Chiang mai thailand.

Posted by AoODiEnAToR | 8:05 PM

chiang mai thailand



Chiang Mai also sometimes written as "Chiengmai", is the largest and most culturally significant city in northern Thailand, and is the capital of Chiang Mai Province. It is located at 18°47′20″N, 98°59′00″ECoordinates: 18°47′20″N, 98°59′00″E, some 700 km north of Bangkok, among some of the highest mountains in the country. The city stands on the Ping river, a major tributary of the Chao Phraya river.

In recent years, Chiang Mai has become an increasingly modern city, although it lacks the cosmopolitan gloss of Bangkok. It has many attractions for the thousands of foreign visitors who come each year. Chiang Mai's historic importance is derived from its important strategic location on an ancient trade route. Long before the modern influx of foreign visitors, the city served as an important centre for handcrafted goods, umbrellas, jewelry (particularly silver) and woodcarving.

While officially the city (thesaban nakhon) of Chiang Mai only covers most parts of the Mueang Chiang Mai district with a population of 150,000, the urban sprawl of the city now extends into several neighboring districts. This Chiang Mai Metropolitan Area has a population of almost 700,000 people, nearly half the total of Chiang Mai Province.

King Mengrai founded the city of Chiang Mai (meaning "new city") in 1296, and it succeeded Chiang Rai as capital of the Lannathai kingdom. Mengrai constructed a moat and a wall around the city to protect it against raids from Burma. With the decline in power of the Lannathai kingdom, the city lost importance and often was occupied by either the Burmese or Thais from Ayutthaya. As a result of the Burmese wars that ended with the fall of Ayutthaya in April 1767, Chiang Mai was so depopulated that its remaining inhabitants abandoned the from 1776 to 1791. During that time, Lampang functioned as the capital of what remained of Lannathai.

Chiang Mai formally became part of Siam in 1774, when the Thai King Taksin captured it from the Burmese. Chiang Mai rose in both cultural, trading and economic terms to adopt its current status as the unofficial capital of the north of Thailand, second only in national importance to Bangkok.

The people generally speak Kham Muang (also known as Northern Thai or Lanna) amongst themselves, but the Central Thai of Bangkok is used in education and is understood by most. The old Kham Muang alphabet is now only studied by scholars and Northern Thai is commonly written using the standard Thai alphabet.

Chiang Mai has over 300 Buddhist temples (called "wats" in Thai). These include:

Wat Phrathat Doi Suthep: the most famous temple in the area, standing on a hill to the north-west of the city. This temple dates from 1383. Its builders allegedly chose its site by placing a relic of the Lord Buddha on an elephant's back and letting the elephant roam until it came across a place where it trumpeted and circled before lying down. The onlookers took this as marking an auspicious place to build the temple. The temple's location also affords superb views over the city on a clear day.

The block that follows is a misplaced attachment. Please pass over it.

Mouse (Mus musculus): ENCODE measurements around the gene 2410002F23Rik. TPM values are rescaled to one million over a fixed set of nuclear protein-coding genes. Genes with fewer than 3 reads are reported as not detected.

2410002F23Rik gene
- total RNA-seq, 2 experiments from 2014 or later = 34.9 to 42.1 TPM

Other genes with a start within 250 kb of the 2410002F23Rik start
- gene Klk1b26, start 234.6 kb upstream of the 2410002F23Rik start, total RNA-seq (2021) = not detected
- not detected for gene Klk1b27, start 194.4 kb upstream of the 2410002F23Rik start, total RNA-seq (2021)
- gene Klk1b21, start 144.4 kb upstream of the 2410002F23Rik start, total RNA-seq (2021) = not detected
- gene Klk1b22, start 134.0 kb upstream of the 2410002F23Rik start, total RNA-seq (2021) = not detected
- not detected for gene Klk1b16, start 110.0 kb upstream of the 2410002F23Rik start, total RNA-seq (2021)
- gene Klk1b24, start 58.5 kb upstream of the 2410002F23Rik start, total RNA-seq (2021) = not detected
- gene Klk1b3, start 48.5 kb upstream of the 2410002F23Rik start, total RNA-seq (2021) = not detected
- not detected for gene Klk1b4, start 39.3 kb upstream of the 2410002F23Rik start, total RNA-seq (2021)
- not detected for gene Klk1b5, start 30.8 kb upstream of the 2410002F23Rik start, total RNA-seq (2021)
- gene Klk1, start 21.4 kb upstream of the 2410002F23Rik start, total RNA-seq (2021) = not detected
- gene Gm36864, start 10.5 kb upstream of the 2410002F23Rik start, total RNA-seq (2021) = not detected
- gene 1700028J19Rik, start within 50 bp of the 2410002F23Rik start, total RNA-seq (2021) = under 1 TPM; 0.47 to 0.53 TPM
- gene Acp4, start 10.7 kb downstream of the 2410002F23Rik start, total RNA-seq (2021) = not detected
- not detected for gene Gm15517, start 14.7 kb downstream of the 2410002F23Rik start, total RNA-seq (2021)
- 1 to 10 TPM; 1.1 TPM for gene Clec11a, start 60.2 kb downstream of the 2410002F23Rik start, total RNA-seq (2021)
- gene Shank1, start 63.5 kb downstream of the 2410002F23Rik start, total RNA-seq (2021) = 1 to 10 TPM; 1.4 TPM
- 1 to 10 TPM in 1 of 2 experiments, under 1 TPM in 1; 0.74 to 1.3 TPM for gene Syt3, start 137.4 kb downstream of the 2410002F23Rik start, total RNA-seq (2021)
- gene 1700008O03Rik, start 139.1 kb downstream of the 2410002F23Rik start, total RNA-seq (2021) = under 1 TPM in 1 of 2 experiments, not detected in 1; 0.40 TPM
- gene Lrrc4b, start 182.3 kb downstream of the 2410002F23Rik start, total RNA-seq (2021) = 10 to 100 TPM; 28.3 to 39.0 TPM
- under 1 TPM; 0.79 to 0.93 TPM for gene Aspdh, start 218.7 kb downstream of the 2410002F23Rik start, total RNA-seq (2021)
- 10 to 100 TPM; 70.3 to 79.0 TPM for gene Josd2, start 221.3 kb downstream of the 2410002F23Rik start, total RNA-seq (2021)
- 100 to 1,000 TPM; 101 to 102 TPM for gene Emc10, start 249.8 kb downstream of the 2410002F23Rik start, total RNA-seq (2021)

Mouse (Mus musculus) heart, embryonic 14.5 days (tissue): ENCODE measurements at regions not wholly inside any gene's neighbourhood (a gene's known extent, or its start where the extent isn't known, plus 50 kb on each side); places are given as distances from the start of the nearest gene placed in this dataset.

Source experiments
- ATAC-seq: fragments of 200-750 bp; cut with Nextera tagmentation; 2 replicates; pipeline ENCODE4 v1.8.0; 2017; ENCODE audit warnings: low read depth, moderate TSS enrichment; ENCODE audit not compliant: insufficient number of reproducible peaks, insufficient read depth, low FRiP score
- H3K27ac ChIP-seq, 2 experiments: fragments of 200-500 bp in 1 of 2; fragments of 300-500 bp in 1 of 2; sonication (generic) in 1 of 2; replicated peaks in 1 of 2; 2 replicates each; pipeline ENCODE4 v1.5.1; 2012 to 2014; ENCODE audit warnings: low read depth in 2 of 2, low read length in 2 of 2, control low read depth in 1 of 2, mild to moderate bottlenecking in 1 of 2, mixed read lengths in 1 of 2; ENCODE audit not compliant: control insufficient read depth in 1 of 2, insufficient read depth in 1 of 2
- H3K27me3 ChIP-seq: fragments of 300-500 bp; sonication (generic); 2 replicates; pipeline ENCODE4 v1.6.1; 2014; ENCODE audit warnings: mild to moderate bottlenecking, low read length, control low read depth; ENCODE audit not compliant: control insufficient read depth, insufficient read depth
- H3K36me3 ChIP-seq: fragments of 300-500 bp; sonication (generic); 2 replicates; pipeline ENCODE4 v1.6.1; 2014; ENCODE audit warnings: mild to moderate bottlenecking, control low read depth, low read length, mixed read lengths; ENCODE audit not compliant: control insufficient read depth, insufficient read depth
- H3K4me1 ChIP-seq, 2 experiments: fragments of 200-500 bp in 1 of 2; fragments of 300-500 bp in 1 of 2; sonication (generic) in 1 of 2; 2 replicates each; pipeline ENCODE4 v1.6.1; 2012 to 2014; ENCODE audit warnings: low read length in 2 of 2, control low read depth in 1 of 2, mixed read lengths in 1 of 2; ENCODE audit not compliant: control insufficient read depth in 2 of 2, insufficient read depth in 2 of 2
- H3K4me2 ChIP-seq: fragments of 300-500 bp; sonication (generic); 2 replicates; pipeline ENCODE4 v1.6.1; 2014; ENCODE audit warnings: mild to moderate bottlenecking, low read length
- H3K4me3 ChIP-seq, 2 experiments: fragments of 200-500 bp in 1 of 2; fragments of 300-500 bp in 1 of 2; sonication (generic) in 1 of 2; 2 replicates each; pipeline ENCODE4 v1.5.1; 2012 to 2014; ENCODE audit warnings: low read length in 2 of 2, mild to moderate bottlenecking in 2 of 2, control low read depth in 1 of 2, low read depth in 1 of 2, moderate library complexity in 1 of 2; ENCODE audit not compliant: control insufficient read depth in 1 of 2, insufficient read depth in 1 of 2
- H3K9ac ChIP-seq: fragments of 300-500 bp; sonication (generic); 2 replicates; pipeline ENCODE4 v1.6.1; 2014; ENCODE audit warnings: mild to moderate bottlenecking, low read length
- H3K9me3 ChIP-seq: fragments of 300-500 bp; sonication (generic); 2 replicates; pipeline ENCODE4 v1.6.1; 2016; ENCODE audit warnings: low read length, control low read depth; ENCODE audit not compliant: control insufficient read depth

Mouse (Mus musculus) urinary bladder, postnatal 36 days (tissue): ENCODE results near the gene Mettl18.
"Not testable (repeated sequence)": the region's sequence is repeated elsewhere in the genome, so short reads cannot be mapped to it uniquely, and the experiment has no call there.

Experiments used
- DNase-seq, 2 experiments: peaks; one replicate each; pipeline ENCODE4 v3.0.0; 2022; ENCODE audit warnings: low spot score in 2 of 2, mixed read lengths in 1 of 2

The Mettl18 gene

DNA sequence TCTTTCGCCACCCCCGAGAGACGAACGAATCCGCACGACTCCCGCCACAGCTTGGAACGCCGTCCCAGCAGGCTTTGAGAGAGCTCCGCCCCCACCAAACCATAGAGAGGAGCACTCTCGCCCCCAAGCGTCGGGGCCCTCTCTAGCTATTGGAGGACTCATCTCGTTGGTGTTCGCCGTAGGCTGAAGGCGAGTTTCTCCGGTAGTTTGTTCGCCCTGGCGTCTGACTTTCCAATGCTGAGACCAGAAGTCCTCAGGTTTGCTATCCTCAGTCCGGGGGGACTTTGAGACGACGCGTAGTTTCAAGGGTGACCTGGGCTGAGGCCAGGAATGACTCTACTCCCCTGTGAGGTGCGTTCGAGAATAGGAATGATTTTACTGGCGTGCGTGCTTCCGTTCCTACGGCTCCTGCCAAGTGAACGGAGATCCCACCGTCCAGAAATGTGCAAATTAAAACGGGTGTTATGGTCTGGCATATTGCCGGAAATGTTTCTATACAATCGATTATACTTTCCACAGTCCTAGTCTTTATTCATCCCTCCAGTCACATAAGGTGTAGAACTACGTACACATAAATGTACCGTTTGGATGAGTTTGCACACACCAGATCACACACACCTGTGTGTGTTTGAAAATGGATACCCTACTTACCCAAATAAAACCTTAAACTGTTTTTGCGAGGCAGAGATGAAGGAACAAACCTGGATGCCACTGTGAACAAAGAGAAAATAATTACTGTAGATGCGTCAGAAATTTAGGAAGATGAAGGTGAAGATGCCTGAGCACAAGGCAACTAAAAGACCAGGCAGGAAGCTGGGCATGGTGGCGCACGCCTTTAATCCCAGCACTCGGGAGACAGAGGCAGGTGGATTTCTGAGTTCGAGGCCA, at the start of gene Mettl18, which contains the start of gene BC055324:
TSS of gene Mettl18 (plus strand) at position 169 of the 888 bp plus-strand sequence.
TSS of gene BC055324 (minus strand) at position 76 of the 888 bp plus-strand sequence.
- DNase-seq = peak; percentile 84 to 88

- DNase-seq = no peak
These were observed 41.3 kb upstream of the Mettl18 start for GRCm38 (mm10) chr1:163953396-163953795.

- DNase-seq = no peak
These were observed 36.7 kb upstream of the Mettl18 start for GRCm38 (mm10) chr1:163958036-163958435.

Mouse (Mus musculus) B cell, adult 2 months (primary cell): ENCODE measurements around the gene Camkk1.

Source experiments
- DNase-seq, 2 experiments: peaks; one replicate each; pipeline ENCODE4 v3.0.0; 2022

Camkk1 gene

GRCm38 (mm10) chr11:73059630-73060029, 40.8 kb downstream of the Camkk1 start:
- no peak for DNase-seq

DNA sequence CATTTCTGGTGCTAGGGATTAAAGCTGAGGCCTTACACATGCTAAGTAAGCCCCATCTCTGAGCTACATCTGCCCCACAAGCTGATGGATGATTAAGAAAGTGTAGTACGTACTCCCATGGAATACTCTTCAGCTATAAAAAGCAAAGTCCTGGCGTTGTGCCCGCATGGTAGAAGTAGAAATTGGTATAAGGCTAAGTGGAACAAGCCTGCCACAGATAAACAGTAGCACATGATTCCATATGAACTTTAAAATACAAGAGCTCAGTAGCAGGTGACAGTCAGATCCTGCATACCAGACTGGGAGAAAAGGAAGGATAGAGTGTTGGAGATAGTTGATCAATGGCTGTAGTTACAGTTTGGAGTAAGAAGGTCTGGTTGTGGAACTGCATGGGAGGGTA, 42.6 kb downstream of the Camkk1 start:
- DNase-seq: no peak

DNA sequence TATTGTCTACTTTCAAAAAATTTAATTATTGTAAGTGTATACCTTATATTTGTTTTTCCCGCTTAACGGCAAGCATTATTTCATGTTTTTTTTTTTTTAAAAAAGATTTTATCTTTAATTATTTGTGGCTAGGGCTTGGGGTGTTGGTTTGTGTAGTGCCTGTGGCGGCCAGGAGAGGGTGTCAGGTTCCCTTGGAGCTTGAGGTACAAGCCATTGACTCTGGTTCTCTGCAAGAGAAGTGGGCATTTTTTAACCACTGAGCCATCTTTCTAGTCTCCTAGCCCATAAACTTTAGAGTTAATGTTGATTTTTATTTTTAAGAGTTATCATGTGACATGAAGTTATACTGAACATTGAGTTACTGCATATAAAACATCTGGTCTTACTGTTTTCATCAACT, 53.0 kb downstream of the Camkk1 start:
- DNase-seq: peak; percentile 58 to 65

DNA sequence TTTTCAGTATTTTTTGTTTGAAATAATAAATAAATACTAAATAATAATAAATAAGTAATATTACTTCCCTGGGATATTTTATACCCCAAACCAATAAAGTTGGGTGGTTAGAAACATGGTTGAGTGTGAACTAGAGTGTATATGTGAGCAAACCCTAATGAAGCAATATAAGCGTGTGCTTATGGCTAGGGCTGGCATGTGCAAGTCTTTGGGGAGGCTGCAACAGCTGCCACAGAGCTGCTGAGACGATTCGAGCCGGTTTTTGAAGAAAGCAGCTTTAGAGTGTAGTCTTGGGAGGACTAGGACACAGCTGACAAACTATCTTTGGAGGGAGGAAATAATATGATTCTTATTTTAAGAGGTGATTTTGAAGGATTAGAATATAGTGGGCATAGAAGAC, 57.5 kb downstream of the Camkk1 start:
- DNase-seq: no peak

Wat Chiang Man: the oldest temple in Chiang Mai. King Mengrai lived here while overseeing the construction of the city. This temple houses two very important and venerated Buddha figures - Phra Sila (a marble Buddha) and Phra Satang Man (a crystal Buddha).

Wat Phra Singh: located within the city walls, dates from 1345 and offers an example of classic northern Thai style architecture. It houses the Phra Singh Buddha, a highly venerated figure, transferred here many years ago from Chiang Rai.

Wat Chedi Luang: founded in 1401 and dominated by the large Lanna style chedi which dates from the same time, but took many years to finish. An earthquake damaged the chedi in the 16th century and now only two-thirds of it remains.

Wat Ched Yot: located on the outskirts of the city, this temple, built in 1455, hosted the Eighth World Buddhist Council in 1977.

Wiang Kum Kam: the site of an old city situated on the southern outskirts of Chiang Mai. King Mengrai used this for ten years before the founding of Chiang Mai. The site has a large number of ruined temples.

Wat U-Mong: a forest and cave wat in the foothills in the west of the city, near Chiang Mai University. Wat U-Mong is known for its grotesque concrete fasting Buddha and hundreds of pithy Buddhist proverbs in English and Thai posted on trees throughout its grounds.

Wat Suan Dok: a 14th century temple located just west of the old city-wall. The temple was built by the King of Lanna for a revered monk visiting from Sukhothai to spend the rains retreat. The name translates as "the field of flowers temple." There are several unique aspects to this temple. One is the temple's large ubosot (ordination hall). This is unusual not only for its size, but also that it is open on the sides instead of enclosed. Secondly, there are a large number of chedis housing the ashes of the rulers of Chiang Mai. The temple is also the site of Mahachulalongkorn Rajavidyalaya Buddhist University.

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